It's like paying your phone bill with your credit card, or worse, using one credit card to pay the bill of another. The proverbial “Robbing Peter to pay Paul,” is how the National Association of Conservation Districts (NACD) characterizes budget proposals from the Bush administration, which it claims will significantly decrease funds for technical assistance in conservation programs. The National Association of Conservation Districts is “vigorously opposed” to the administration's proposals, says Rich Duesterhaus, director of governmental affairs for the group. “Producers aren't being given as much technical assistance as was expected out of the farm bill. Consequently, they will not get as many services as they have come to expect,” he says.
In a letter sent to President Bush, the National Association of Conservation takes Bush to task for proposing a decrease in technical assistance to the thousands of America's farmers and ranchers who want to practice good stewardship on their land.
“Less conservation applied to the land will, in turn, jeopardize the cleaner water and air, improved soil quality and enhanced wildlife habitat benefits that all American's receive from sound land stewardship,” they say.
The Bush proposal forwarded to Congress from the Office of Management and Budget, the group says, would establish a new $322 million discretionary account to fund technical assistance services for federal financial conservation programs, but at the expense of other U.S. Department of Agriculture conservation, nutrition, and other programs. That proposed figure has since changed to $432 million, but the effect, says Duesterhaus, is the same.
Secretary of Agriculture Ann Veneman announced Jan. 30 that the president's budget insures that all of the cost-share and technical assistance conservation work authorized by the 2002 farm bill for fiscal 2004 will be delivered. USDA will use an additional $432 million, though a new farm bill technical assistance account, to insure farmers and ranchers can access the technical work necessary to fully utilize the conservation programs' financial assistance.
Duesterhaus says, “The administration has continued the idea that was proposed earlier in January to go down the back of this technical assistance account, and in fact increase the amount taken out of there. According to the Jan. 30 announcement, funding for technical assistance will come out of other programs and the conservation programs account, with only half of it coming out of the Commodity Credit Corporation (CCC) as authorized by the 2002 farm bill.”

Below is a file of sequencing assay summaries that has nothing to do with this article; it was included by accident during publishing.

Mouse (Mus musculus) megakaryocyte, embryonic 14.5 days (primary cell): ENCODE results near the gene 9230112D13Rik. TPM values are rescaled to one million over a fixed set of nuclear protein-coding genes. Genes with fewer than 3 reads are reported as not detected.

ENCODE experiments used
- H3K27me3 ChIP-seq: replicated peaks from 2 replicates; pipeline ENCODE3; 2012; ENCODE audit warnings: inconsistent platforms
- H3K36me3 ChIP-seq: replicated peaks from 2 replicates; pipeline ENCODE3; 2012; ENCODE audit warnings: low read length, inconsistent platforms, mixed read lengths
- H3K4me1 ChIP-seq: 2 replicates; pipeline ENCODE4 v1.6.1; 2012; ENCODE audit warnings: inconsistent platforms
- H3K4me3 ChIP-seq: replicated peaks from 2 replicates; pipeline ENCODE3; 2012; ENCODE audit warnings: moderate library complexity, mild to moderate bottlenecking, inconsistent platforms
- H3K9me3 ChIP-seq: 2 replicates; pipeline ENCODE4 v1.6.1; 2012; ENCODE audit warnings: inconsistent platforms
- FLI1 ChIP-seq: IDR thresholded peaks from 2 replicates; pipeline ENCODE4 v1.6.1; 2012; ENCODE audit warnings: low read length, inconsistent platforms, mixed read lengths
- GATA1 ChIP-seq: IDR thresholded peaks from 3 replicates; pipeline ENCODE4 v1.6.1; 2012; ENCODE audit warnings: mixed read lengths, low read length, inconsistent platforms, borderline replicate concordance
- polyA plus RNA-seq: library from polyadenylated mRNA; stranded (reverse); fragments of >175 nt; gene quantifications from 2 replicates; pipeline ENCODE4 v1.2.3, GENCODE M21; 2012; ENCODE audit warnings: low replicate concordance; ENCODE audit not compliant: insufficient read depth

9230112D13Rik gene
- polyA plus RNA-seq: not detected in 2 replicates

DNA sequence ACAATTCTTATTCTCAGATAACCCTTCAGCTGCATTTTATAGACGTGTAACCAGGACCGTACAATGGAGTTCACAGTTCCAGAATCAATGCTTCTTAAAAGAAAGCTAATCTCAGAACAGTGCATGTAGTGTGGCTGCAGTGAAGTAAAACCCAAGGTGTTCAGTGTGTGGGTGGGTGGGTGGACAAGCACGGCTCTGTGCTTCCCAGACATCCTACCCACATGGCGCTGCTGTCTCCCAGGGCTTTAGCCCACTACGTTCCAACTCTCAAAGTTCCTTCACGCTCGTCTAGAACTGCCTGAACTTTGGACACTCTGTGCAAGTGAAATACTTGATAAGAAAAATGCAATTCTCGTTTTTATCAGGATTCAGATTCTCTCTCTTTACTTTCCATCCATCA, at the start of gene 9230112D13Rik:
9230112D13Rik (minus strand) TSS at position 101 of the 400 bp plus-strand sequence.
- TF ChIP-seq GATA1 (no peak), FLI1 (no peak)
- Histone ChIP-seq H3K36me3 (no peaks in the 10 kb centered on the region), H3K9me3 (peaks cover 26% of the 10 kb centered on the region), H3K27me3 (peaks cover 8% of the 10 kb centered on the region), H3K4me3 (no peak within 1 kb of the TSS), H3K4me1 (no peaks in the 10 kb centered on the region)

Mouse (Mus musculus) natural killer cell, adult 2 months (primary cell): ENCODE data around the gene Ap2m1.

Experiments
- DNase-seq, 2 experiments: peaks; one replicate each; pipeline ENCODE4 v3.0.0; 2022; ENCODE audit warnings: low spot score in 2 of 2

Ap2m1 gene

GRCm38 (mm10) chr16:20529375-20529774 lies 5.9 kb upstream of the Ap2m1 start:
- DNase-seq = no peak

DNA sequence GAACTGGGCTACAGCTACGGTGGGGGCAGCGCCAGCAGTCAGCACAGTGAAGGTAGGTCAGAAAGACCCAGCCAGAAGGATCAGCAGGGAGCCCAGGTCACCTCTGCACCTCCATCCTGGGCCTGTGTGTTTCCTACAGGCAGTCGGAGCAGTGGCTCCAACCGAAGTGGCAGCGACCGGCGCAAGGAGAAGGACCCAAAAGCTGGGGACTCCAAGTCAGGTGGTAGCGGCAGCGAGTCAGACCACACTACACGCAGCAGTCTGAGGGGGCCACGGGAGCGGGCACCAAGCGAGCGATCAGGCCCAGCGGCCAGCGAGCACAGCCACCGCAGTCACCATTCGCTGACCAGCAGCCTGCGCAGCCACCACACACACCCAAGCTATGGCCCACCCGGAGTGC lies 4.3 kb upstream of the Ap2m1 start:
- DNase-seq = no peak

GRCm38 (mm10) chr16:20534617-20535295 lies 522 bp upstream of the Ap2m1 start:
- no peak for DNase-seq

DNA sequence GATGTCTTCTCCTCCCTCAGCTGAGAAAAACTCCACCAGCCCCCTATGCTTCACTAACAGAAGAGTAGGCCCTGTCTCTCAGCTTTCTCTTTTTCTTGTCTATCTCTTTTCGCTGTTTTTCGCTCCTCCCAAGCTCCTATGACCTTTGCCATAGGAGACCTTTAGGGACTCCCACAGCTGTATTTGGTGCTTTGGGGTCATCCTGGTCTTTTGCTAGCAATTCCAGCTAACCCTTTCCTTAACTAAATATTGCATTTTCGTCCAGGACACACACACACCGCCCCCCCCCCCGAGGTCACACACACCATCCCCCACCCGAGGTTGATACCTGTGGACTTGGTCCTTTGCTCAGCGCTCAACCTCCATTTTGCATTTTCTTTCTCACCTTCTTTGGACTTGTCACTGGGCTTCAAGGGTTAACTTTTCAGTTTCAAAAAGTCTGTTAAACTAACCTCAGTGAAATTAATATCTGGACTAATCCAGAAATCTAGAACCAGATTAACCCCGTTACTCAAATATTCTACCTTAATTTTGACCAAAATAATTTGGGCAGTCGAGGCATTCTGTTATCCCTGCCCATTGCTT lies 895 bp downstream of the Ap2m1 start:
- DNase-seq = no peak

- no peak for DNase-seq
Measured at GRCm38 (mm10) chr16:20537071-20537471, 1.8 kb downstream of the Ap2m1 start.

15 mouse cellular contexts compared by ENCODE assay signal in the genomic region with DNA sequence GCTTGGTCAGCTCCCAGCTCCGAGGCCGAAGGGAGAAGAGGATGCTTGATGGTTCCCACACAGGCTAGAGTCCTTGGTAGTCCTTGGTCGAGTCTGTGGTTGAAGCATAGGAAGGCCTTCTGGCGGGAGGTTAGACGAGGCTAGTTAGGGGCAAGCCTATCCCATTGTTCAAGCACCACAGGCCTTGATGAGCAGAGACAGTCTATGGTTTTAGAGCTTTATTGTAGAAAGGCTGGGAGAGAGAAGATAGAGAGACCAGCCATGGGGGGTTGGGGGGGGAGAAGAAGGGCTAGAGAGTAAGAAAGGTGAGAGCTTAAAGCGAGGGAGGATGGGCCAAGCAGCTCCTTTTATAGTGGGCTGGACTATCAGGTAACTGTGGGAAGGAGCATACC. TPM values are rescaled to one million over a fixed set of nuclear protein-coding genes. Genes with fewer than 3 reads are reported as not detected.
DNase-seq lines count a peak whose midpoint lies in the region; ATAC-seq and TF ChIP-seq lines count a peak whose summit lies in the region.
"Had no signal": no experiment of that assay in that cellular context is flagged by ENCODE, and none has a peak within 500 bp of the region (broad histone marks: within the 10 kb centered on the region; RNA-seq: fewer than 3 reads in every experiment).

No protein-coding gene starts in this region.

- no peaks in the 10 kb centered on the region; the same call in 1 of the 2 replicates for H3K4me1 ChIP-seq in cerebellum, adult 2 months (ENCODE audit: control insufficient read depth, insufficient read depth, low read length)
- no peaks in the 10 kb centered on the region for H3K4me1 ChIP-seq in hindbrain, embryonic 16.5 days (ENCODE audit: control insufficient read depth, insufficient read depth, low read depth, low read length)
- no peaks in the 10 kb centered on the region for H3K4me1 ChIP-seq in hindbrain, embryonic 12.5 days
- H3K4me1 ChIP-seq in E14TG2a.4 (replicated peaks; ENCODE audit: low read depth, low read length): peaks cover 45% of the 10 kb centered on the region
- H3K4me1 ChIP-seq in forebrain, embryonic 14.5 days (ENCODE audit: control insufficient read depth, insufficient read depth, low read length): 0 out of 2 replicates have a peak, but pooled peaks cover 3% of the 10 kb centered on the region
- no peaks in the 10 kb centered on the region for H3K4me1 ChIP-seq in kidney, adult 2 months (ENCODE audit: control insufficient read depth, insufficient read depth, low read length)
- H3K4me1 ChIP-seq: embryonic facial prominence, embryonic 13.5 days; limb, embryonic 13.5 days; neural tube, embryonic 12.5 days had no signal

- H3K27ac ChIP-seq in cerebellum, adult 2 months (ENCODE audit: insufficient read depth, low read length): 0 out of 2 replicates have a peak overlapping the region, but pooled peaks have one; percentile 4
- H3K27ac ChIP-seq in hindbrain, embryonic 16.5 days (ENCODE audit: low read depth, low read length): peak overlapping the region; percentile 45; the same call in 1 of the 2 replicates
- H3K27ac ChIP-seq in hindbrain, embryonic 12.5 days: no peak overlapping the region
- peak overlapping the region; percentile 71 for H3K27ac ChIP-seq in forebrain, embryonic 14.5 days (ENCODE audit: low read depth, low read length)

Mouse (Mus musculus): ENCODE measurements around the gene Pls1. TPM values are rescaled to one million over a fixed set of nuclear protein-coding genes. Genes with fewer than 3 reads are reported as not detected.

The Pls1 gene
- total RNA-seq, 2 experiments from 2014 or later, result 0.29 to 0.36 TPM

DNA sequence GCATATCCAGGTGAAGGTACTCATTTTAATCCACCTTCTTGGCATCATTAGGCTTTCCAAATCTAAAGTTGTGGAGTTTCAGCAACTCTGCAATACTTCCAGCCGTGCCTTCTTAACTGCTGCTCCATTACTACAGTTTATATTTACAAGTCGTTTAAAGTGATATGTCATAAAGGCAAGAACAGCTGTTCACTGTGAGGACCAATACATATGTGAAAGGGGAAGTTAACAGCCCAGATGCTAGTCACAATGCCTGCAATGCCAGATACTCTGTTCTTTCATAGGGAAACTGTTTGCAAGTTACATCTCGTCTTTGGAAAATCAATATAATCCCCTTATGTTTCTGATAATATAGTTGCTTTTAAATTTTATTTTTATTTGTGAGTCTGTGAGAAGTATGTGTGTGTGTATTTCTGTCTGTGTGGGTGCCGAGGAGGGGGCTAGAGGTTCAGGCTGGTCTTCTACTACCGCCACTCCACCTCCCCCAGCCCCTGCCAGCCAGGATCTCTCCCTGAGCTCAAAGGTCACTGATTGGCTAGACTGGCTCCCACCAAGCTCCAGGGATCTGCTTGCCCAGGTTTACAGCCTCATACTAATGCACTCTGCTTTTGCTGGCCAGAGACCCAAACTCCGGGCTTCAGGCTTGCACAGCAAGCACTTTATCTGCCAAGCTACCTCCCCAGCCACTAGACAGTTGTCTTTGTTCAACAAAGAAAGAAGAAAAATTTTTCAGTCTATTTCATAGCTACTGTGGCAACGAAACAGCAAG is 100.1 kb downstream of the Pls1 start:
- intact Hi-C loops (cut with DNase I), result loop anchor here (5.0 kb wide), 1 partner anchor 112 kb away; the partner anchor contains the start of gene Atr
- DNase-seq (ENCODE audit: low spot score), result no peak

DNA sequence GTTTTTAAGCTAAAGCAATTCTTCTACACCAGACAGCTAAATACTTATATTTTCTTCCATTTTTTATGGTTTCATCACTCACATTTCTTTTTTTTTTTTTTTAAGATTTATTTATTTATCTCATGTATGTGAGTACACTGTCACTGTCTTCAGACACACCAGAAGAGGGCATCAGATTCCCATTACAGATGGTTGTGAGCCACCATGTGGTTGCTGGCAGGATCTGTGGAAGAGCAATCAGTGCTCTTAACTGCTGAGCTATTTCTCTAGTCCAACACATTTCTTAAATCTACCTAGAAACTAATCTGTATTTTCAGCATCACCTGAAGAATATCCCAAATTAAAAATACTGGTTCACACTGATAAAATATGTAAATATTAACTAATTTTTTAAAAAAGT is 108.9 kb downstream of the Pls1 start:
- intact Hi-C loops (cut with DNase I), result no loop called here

The National Association of Conservation Districts says it's okay about setting up a special account for technical assistance, for accountability purposes. However, the group says the proposed account instead appears to be a way to divert funds and reduce outlays.
“The fact that the administration is giving the conservation program this kind of attention is commendable. We are encouraged by this early sign that dollar levels will be increased in 2004 over 2003 levels, however they don't go to the levels that were authorized by the farm bill,” Duesterhaus says. “The Wetlands Reserve Program (WRP) was authorized at 250,000 acres each year, and only 178,000 WRP acres were covered in the Administration's Jan. 30 announcement.”
“What matters is that over 164,000 producers will not get services in 2003 because of that technical assistance account,” he says. “You can't reduce a program that is serving producers on one side, and put the money on another side, and not accept the fact that you are reducing the services you provide to those producers.”
The National Association of Conservation Districts' Jan. 17 letter to Bush states, “Currently, USDA delivers conservation technical assistance through the Natural Resource Conservation Service to land managers that participate in federal financial assistance programs, as well as to producers who bear the full costs of installing conservation measures. This proposal would significantly reduce federal funding used to assist producers who apply conservation practices at their own expense, and redirect these resources to producers who also receive federal funding to offset the cost of installing conservation measures.”